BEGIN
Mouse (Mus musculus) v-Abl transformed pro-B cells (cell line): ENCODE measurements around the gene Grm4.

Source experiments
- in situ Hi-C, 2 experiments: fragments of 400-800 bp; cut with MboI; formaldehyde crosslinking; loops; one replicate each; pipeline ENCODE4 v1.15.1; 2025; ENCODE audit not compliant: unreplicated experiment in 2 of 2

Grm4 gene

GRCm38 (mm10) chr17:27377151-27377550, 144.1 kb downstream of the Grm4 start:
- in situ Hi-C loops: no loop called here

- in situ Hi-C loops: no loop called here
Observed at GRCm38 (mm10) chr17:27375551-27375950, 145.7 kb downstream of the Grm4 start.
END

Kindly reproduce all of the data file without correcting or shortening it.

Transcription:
Mouse (Mus musculus) v-Abl transformed pro-B cells (cell line): ENCODE measurements around the gene Grm4.

Source experiments
- in situ Hi-C, 2 experiments: fragments of 400-800 bp; cut with MboI; formaldehyde crosslinking; loops; one replicate each; pipeline ENCODE4 v1.15.1; 2025; ENCODE audit not compliant: unreplicated experiment in 2 of 2

Grm4 gene

GRCm38 (mm10) chr17:27377151-27377550, 144.1 kb downstream of the Grm4 start:
- in situ Hi-C loops: no loop called here

- in situ Hi-C loops: no loop called here
Observed at GRCm38 (mm10) chr17:27375551-27375950, 145.7 kb downstream of the Grm4 start.